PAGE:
Courtney Snowden, deputy D.C. mayor for greater economic opportunity, at an event in 2015. (Evelyn Hockstein for The Washington Post)

A top official in the cabinet of Mayor Muriel E. Bowser (D) is under scrutiny for a second time by the D.C. inspector general, this time over allegations that she used her government staff for babysitting and acted inappropriately when dealing with private companies that included a client of her former lobbying firm, officials familiar with the matter said.

D.C. Deputy Mayor for Greater Economic Opportunity Courtney Snowden, the subject of the latest investigation, featured prominently in a separate inspector-general probe last month. That investigation found that Snowden and other government officials received preferential treatment from then-D.C. Public Schools Chancellor Kaya Henderson, who allowed them to circumvent the city’s school lottery.

Snowden’s involvement in another inspector-general case comes at an uncomfortable moment for Bowser, who is already coping with the fallout from multiple ethics probes that reach the top level of her administration, including the school-lottery scandal and a D.C. Council investigation of alleged contract steering that concluded earlier this week.

Snowden acknowledged the second investigation Thursday and said she has been questioned by officials working for D.C. Inspector General Daniel Lucas. She declined to comment on what they discussed, saying investigators told her not to disclose the information.

“I’m aware of an investigation. I don’t know when the report’s coming out, and I haven’t seen it,” she said. “I’ve been directed not to discuss anything that I was questioned about. I can’t talk about it until there’s a final report, so when I get that, I’ll be delighted to talk to you about it.”

A current and a former city official familiar with the matter said the conduct under investigation took place in 2015, not long after Bowser appointed Snowden as her top deputy for workforce and small-business development and chief liaison to impoverished neighborhoods east of the Anacostia River.

The officials, who spoke on the condition of anonymity because they were not authorized to discuss a pending investigation, said the inspector general is examining allegations that Snowden used her staff for child care in and outside her office, including making an intern babysit her son on at least one occasion.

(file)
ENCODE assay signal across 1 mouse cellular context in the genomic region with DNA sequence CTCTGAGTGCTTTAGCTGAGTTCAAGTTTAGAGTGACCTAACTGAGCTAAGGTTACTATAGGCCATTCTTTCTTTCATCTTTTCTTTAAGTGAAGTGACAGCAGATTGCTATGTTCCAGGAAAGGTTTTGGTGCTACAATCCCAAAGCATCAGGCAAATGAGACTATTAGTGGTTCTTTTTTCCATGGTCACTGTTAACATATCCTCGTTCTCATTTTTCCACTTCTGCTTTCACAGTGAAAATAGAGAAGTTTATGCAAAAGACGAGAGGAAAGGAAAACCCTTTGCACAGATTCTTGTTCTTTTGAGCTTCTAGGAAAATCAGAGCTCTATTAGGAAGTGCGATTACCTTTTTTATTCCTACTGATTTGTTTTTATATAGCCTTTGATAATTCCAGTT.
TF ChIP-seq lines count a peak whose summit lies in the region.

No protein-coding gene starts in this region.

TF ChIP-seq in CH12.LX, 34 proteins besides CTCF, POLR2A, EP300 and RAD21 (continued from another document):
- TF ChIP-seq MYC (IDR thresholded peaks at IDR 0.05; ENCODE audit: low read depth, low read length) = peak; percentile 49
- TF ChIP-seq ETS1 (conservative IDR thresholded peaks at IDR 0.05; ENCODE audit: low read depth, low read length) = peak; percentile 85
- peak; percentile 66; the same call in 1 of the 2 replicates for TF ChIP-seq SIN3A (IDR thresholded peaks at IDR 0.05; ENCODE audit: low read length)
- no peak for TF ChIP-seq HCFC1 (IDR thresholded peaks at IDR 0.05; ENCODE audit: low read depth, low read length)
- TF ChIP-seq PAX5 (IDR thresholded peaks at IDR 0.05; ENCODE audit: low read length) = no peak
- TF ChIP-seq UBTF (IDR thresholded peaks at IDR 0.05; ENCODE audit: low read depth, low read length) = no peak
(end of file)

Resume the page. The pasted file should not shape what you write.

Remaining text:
The investigators are also seeking to determine whether Snowden violated city ethics rules when dealing with private companies as deputy mayor, the officials said. Among those companies is Google, a client of the Raben Group, the public-affairs and lobbying firm where Snowden worked before joining city government. It is not clear what aspects of Snowden’s relationships with the companies are being examined.

A spokeswoman at the Raben Group declined to comment, saying the company was not aware of the investigation until Friday afternoon and was still learning about the matter. Google officials did not respond to requests for comment.

The accounts of the current and former city officials are amplified in a letter D.C. Council Chairman Phil Mendelson (D) wrote to Lucas.

In the May 17 letter, obtained by The Washington Post, Mendelson wrote he had “heard from several sources” that investigators had “questioned a number of people regarding allegations that Ms. Snowden attempted to secure business for former clients” and “used a government car for personal business,” in addition to the babysitting allegation.

Mendelson’s letter asked that the investigation be made public when it is complete.

Deputy Inspector General for Business Management Jaime Yarussi declined to comment, saying the office cannot confirm or discuss pending investigations. At the conclusion of a probe, the inspector general typically produces a report that is circulated to the mayor and council members and often made public.

Bowser spokeswoman LaToya Foster declined to comment on the specifics of the case, because it is ongoing.

“The administration always cooperates fully with the Office of the Inspector General,” Foster said in a statement. “However, we do not comment on our direct interactions with the Inspector General. The deputy mayor and her staff have received both standard and additional ethics training in 2015, 2016 and 2017.”

The latest investigation adds to the cloud that has been building around Bowser’s cabinet amid a series of ethics probes over the past two months.

Last month, The Post reported that a confidential inspector general’s report found Snowden and D.C. City Administrator Rashad M. Young were among a select group of government officials whose children were placed directly into coveted public schools by Henderson, skirting the rules of the notoriously competitive school lottery.

Earlier this week, a D.C. Council committee voted to release evidence from a months-long investigation into whether mayoral officials tried to steer millions of dollars in contracts to a political donor while firing city employees who stood in the way.

The committee’s chairwoman, council member Mary M. Cheh (D-Ward 3), released a report alleging that Young had acted to benefit the contractor, Fort Myer Construction. Cheh also said there is evidence that a District employee illegally leaked information to Fort Myer about a competitor’s bid. She referred her findings to the inspector general’s office, which is reviewing them.

Young said he had not tried to favor Fort Myer and denied that he did anything improper by intervening in the contracting process, saying he simply intended to ensure that it was conducted fairly.

Bowser said Cheh’s suggestion that an illegal leak of information had taken place was a “wild accusation” that she did not plan to follow up on.